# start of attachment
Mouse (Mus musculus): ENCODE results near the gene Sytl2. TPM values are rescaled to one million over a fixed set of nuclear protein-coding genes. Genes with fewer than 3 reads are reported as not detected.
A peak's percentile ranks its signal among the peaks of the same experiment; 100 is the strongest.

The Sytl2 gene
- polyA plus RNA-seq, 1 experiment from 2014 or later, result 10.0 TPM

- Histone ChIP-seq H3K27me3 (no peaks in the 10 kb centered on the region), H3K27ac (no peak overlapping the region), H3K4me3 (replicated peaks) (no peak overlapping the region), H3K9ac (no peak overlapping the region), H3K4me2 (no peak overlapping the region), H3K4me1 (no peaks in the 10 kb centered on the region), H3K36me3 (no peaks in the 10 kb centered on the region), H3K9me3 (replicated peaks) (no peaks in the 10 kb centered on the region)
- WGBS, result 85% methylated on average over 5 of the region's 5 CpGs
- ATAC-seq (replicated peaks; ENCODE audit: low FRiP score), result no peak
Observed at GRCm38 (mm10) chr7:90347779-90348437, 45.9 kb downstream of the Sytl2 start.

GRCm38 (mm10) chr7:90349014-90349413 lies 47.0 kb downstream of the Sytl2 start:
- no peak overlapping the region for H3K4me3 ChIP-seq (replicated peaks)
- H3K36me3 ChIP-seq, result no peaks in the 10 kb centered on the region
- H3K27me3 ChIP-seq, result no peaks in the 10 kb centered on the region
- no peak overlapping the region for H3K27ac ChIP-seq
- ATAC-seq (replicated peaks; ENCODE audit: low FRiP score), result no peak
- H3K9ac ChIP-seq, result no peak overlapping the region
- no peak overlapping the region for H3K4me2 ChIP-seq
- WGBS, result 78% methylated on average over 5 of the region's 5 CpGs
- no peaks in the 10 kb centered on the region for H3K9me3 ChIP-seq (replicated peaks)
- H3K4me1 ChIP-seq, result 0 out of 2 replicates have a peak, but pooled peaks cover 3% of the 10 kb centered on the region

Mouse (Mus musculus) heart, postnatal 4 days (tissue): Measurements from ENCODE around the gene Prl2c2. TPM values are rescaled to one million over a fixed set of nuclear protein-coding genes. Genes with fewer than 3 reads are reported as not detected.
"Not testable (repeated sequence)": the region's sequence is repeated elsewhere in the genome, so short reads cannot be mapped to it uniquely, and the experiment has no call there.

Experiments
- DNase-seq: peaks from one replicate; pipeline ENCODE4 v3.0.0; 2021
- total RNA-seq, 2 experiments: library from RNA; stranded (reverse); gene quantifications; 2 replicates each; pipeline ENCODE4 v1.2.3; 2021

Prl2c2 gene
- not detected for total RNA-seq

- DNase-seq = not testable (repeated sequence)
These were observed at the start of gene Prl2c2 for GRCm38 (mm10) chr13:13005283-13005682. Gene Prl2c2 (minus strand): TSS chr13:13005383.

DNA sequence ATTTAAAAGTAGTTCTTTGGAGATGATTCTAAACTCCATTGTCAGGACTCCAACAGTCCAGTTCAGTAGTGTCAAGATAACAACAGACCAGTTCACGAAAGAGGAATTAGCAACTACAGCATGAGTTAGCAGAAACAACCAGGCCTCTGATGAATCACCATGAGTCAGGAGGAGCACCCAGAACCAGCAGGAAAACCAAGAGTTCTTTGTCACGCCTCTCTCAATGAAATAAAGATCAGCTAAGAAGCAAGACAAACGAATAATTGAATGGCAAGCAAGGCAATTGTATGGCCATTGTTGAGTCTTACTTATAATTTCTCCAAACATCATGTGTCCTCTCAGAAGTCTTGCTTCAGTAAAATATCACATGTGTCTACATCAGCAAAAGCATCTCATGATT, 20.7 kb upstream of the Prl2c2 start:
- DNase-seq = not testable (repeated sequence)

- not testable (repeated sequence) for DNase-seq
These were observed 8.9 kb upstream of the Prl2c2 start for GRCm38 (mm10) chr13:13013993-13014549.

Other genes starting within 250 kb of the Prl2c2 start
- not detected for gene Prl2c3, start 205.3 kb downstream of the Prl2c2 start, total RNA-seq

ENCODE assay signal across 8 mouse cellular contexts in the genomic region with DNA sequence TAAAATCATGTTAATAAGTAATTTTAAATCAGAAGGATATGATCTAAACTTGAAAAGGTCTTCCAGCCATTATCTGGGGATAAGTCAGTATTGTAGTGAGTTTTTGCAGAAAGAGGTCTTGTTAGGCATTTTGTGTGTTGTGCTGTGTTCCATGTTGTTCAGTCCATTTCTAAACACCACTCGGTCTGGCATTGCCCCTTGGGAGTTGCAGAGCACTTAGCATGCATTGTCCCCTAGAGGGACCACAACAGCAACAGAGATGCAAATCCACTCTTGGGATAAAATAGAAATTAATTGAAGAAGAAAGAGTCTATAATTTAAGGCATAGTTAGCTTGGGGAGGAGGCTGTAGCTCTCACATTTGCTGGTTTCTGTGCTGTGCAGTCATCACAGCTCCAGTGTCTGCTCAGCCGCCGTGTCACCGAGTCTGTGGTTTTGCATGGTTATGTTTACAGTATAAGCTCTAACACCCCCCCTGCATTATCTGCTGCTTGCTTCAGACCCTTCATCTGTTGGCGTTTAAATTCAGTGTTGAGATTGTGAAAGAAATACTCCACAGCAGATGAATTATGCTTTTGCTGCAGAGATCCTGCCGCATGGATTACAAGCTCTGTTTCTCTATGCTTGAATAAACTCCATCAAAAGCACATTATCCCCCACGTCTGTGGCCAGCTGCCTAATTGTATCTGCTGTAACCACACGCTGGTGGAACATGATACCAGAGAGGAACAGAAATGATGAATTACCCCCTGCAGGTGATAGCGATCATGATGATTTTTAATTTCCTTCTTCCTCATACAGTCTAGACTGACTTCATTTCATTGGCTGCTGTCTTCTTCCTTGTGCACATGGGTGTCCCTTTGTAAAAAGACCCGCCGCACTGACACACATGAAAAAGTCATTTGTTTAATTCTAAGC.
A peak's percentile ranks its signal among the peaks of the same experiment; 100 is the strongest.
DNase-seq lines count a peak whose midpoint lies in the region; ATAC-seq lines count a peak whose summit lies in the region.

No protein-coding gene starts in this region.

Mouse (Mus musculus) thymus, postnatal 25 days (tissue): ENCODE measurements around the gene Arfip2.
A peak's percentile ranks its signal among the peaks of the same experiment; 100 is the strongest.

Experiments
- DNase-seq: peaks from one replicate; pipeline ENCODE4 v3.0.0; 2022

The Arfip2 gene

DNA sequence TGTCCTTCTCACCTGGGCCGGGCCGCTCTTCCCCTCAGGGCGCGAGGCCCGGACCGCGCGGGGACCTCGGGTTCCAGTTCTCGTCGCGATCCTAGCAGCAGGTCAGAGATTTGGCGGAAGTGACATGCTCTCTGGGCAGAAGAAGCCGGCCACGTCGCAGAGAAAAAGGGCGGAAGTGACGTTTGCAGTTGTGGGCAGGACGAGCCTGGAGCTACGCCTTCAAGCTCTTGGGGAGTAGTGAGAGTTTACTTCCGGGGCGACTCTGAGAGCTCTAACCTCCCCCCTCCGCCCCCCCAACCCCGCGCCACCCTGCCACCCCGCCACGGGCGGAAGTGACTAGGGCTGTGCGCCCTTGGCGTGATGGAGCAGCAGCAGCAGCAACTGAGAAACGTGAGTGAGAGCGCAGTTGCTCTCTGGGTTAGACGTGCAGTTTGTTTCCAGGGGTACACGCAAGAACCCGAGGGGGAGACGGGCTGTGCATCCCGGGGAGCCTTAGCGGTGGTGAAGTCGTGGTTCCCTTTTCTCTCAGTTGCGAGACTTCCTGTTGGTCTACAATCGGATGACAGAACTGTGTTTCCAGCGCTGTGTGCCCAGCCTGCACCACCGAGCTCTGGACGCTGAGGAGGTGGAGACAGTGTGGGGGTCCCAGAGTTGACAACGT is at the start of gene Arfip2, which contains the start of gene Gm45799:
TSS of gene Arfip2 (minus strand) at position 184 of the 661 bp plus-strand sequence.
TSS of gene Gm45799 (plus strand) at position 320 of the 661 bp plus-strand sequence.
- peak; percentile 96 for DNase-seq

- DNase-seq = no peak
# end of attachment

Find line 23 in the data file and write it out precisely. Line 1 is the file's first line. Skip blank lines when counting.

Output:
- DNase-seq: peaks from one replicate; pipeline ENCODE4 v3.0.0; 2021